At Tuesday's city council meeting, Redwood Falls became the third city in the state, after Minneapolis and St. Paul, to declare 2012-2103 the “Year of the Dakota: Remembering, Honoring, and Truth-Telling.”
At Tuesday's city council meeting, Redwood Falls became the third city in the state, after Minneapolis and St. Paul, to declare 2012-2103 the "Year of the Dakota: Remembering, Honoring, and Truth-Telling."
To commemorate the 150th anniversary of the Dakota-U.S. War, the council approved a resolution stating in part "the complete history of Minnesota must be taught from the perspective of all the people who have lived it."
Mayor Gary Revier said he supported the resolution "because of how closely our community is tied to the Dakota people. We have many Dakota in our community, and the Lower Sioux are our nearest neighbors."
The resolution calls for every effort to "be made to ensure that the Dakota perspective is presented during the year 2012-2013, through discussions at forums, events, symposia, conferences, and workshops...."
Dr. Chris Mato-Nunpa, Ph.D., a retired associate professor of Indigenous Nations and Dakota Studies at Southwest Minnesota State University, stated to the council," I didn't think any town in southwest Minnesota would even consider such a resolution."
Sandy Geshick, from the Lower Sioux Board of Elders, said she hoped every city in Minnesota would approve a similar resolution.
"The Dakota people still suffer from (the war)," she said. "We would like to ask if justice was done, and that it be mandatory that all schools cover the War of 1862."
A similar resolution passed in Minneapolis on Dec. 14, 2012, while one passed in St. Paul on Jan. 9, 2013.
In other city news, the council:
• Approved the hiring of Alexander Anderson as an unpaid intern with the police department.
Anderson, currently enrolled at Southwest Minnesota State University's law enforcement program, would earn college credits for the time he provides to the city of Redwood Falls.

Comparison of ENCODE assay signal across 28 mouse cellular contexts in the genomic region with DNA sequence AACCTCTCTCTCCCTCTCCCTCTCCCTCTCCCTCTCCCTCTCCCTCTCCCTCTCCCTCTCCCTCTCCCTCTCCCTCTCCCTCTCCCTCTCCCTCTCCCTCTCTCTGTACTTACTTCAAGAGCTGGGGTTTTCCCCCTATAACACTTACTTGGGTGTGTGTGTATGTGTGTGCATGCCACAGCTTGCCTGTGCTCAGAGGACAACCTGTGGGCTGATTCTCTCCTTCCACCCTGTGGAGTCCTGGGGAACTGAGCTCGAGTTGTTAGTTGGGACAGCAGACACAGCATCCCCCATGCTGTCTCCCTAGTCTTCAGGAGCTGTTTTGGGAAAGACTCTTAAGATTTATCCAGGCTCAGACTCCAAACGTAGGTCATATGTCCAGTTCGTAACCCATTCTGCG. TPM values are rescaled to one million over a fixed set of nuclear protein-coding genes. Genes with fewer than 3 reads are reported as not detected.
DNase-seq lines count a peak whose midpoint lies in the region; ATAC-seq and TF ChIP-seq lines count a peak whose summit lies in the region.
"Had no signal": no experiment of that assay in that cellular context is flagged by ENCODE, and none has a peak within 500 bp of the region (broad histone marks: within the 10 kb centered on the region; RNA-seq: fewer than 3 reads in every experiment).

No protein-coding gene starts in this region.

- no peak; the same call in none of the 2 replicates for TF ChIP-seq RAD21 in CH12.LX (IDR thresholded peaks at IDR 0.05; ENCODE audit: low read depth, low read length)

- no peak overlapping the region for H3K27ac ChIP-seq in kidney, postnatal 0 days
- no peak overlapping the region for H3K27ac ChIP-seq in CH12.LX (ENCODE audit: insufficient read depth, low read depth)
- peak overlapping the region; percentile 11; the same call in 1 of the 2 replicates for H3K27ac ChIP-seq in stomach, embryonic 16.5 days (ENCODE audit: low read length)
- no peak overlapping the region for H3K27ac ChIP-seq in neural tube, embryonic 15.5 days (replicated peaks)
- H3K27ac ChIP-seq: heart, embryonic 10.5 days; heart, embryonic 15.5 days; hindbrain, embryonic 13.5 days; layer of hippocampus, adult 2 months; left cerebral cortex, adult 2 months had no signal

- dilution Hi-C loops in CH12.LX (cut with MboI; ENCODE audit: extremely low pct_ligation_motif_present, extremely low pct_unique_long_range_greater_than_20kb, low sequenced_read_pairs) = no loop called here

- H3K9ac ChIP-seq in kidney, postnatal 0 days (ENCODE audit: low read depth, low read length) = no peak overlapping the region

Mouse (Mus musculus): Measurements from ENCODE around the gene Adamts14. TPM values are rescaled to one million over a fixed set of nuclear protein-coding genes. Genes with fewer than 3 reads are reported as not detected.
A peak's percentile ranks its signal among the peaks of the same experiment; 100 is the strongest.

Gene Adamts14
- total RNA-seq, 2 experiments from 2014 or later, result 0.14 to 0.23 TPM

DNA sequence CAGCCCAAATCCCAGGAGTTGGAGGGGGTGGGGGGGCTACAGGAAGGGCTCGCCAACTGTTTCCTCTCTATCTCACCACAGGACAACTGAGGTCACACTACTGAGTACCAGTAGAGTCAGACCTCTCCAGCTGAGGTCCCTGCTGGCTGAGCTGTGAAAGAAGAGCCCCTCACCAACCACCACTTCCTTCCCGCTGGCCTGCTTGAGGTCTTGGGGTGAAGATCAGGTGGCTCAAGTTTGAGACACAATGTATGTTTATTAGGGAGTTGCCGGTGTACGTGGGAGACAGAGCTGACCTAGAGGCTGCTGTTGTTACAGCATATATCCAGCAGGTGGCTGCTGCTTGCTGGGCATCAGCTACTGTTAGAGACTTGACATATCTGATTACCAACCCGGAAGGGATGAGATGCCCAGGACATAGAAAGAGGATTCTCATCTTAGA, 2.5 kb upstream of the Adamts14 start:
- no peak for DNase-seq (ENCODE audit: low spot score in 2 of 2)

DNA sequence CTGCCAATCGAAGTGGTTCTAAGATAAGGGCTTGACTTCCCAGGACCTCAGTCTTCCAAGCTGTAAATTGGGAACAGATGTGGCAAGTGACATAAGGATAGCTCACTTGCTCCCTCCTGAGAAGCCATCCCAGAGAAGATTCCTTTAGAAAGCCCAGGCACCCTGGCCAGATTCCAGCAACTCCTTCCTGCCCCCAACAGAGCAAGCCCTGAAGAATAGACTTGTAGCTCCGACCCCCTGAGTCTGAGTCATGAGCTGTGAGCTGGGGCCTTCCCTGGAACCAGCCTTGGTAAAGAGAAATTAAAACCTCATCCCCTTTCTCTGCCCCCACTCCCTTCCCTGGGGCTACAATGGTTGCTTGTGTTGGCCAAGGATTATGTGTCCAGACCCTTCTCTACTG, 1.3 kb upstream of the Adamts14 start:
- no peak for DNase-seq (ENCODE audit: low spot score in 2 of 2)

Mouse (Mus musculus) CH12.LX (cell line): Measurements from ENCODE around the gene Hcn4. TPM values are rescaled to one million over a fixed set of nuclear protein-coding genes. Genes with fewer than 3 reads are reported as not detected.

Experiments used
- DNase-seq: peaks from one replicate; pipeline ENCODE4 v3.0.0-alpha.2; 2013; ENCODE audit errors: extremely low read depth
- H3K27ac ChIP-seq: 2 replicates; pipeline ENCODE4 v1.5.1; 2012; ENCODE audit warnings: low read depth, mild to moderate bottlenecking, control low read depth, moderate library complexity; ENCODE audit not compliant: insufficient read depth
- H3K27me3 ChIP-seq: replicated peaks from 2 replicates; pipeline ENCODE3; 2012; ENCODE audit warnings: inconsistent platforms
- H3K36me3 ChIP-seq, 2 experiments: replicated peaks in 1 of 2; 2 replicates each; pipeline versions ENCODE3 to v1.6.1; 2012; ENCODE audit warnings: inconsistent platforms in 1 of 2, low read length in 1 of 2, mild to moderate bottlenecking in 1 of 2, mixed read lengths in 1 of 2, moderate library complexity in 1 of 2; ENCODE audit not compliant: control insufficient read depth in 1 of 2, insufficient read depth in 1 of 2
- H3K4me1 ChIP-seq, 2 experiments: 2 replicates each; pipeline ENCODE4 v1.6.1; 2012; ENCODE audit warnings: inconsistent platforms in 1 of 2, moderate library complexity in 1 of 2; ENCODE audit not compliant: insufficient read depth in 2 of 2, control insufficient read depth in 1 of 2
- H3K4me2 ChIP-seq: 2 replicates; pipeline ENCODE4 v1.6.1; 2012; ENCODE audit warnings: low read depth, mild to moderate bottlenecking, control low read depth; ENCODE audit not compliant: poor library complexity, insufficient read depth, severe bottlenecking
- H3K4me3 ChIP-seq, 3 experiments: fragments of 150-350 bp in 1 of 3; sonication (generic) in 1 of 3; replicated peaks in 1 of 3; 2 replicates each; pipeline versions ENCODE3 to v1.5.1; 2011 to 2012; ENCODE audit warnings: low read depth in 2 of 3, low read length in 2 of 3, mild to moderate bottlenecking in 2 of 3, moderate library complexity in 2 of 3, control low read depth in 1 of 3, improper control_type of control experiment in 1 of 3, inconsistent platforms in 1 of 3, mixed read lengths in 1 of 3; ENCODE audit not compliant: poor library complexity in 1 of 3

Many of Anderson's duties would be in the office, but he would be allowed to go on ride-alongs with patrol officers at times.
• Approved a request from the police department to purchase six new tasers at a cost of $8,810.
• Approved a request by the police department to sponsor a driver safety training program at Redwood Valley High School.
The $1,800 program, conducted by UNITE International, would demonstrate to students how texting and alcohol hurt driving skills.
• Approved a new lease agreement with the Minnesota Inventors Congress at the Redwood Falls airport terminal.
The MIC will soon occupy a 12 x 20 foot space across the hall from its current space at the airport, at a cost of $250 per month.
• Declared the city's approximately 500 manual-read water meters to be surplus property.
• Approved a bi-annual trade in on the city's 544K pay loader and 4-in-1 bucket, paying $21,620 to the firm of RDO Equipment Co. of Marshall.
• Approved a request from city staff to advertise for and hire a financial analyst.
The city's current job description for that role has been modified to include duties and responsibilities for the finance and administrative services department, which includes the Redwood Area Hospital.
• Approved a Minnesota Historical and Cultural Heritage Grant agreement with the Minnesota Historical Society.
With talks underway to turn the Ramsey Park swayback bridge over to the city eventually, the historical society wanted the city's assurance it wouldn't make any radical changes in the bridge's design for at least the next 20 years.